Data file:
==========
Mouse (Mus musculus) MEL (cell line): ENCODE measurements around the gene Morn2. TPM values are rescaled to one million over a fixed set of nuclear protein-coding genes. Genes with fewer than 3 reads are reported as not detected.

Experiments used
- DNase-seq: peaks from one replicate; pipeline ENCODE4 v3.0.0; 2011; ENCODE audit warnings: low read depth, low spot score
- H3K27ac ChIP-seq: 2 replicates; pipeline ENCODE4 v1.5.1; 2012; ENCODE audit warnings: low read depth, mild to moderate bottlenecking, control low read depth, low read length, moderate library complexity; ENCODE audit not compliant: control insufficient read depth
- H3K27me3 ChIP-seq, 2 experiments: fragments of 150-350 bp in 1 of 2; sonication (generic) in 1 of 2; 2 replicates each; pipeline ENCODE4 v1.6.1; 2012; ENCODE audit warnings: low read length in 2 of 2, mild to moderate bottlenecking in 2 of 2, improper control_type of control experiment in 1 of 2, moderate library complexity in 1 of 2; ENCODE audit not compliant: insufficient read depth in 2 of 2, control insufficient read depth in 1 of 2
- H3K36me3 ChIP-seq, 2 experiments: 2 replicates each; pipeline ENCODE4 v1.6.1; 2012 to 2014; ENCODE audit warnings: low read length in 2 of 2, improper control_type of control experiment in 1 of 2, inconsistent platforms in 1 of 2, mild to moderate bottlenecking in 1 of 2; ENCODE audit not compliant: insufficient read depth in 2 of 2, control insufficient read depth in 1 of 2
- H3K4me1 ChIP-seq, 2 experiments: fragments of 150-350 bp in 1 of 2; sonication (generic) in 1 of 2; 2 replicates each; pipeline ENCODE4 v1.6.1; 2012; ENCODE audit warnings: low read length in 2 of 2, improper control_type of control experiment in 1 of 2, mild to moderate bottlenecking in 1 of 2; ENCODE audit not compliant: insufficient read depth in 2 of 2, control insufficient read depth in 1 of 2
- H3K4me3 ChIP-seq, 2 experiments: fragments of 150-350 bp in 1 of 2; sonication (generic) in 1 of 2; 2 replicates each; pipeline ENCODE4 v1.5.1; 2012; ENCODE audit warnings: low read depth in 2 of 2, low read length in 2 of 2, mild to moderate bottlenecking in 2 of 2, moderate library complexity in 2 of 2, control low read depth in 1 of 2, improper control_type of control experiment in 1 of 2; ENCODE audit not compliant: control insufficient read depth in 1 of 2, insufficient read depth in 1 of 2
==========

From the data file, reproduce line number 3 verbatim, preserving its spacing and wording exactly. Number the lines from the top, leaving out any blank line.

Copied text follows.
- DNase-seq: peaks from one replicate; pipeline ENCODE4 v3.0.0; 2011; ENCODE audit warnings: low read depth, low spot score